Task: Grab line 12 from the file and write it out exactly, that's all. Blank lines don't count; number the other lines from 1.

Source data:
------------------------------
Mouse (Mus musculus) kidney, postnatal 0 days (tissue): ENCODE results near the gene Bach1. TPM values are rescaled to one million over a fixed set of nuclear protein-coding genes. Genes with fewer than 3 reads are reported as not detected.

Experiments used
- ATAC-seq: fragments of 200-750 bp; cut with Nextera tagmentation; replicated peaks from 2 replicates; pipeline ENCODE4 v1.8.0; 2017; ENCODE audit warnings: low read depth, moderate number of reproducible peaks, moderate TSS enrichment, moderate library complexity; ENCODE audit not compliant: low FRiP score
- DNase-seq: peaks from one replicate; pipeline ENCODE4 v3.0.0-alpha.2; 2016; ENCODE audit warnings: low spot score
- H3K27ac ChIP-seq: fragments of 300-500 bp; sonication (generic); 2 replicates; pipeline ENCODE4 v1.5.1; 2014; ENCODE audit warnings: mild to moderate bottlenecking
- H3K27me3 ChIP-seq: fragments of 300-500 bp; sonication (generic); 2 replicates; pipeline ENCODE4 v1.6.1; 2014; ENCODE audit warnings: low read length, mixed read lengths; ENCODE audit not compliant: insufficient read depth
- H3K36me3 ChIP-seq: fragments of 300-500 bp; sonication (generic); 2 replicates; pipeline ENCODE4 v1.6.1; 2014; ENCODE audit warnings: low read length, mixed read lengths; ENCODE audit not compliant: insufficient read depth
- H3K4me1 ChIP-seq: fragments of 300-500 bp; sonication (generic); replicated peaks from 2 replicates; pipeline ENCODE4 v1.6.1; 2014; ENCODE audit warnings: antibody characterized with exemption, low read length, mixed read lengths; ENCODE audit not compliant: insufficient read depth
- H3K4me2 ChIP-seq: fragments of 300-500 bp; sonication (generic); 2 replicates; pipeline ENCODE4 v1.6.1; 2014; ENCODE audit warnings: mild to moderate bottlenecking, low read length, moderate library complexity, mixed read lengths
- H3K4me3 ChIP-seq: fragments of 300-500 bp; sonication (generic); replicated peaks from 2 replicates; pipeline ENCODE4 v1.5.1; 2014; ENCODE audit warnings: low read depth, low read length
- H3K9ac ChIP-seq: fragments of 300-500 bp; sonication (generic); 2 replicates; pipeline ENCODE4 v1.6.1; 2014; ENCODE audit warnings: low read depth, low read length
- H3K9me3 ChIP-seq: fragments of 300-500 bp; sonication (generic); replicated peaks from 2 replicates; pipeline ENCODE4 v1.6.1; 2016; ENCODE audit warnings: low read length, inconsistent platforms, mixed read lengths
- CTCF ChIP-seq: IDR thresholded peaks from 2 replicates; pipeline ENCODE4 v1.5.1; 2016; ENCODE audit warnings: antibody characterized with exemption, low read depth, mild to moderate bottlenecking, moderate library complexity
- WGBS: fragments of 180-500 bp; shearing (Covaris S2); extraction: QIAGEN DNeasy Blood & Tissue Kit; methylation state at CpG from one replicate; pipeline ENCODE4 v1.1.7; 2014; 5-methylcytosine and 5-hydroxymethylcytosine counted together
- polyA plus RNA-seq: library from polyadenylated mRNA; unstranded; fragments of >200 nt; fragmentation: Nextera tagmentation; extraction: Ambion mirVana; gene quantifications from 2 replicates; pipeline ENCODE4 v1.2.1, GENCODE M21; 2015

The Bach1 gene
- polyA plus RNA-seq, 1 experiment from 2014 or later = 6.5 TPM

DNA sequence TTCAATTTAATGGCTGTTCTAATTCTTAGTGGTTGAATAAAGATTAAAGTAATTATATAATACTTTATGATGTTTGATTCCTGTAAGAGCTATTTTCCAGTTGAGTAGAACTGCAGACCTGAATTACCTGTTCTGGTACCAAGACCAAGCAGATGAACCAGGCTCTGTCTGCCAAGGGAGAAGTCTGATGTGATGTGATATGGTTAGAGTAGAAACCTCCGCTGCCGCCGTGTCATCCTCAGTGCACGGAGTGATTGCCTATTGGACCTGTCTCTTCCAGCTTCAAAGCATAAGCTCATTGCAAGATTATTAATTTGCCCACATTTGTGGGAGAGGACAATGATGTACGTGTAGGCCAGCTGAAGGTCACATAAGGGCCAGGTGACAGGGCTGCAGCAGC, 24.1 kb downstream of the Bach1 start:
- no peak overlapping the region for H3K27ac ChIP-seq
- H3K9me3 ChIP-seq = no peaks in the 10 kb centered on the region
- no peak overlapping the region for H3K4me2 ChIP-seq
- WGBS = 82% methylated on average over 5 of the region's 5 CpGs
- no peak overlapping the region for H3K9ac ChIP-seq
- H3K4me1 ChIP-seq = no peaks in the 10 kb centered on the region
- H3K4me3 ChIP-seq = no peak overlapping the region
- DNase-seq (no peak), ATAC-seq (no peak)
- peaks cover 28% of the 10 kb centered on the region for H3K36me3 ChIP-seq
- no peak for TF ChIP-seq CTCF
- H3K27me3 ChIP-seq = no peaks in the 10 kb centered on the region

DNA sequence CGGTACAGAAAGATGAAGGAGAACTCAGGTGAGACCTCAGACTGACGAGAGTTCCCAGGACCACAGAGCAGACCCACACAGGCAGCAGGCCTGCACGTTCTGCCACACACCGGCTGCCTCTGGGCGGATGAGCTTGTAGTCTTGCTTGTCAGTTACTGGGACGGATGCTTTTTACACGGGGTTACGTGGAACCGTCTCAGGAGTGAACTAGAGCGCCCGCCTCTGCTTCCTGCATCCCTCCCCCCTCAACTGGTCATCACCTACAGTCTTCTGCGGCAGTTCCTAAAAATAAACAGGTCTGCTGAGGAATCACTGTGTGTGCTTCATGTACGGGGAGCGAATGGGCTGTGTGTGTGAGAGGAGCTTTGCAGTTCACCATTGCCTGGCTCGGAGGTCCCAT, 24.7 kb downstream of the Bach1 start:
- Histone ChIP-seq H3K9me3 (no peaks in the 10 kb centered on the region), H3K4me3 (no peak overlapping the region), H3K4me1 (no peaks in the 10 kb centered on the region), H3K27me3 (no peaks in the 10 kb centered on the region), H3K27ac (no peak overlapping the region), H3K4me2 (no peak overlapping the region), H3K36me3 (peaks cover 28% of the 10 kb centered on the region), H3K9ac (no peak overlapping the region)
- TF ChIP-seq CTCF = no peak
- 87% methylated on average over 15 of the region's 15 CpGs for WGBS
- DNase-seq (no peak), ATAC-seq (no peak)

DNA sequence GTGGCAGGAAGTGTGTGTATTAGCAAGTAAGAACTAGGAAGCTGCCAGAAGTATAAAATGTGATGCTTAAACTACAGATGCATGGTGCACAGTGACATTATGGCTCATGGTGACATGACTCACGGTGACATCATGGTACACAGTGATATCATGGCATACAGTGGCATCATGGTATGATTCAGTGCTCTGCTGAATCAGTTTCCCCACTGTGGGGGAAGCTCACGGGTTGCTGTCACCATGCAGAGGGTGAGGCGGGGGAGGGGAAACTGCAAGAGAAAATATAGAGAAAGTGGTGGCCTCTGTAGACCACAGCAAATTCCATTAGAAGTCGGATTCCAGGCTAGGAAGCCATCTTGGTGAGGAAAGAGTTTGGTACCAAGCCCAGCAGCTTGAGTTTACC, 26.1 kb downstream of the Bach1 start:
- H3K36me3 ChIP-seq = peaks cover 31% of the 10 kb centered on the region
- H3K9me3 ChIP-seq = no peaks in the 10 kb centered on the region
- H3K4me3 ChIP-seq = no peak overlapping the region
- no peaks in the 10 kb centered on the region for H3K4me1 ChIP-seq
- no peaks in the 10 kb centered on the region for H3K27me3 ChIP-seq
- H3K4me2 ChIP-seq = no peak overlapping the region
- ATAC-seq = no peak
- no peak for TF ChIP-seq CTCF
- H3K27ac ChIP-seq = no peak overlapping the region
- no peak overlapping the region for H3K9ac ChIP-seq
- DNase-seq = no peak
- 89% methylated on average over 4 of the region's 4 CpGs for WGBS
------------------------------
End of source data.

- H3K9me3 ChIP-seq: fragments of 300-500 bp; sonication (generic); replicated peaks from 2 replicates; pipeline ENCODE4 v1.6.1; 2016; ENCODE audit warnings: low read length, inconsistent platforms, mixed read lengths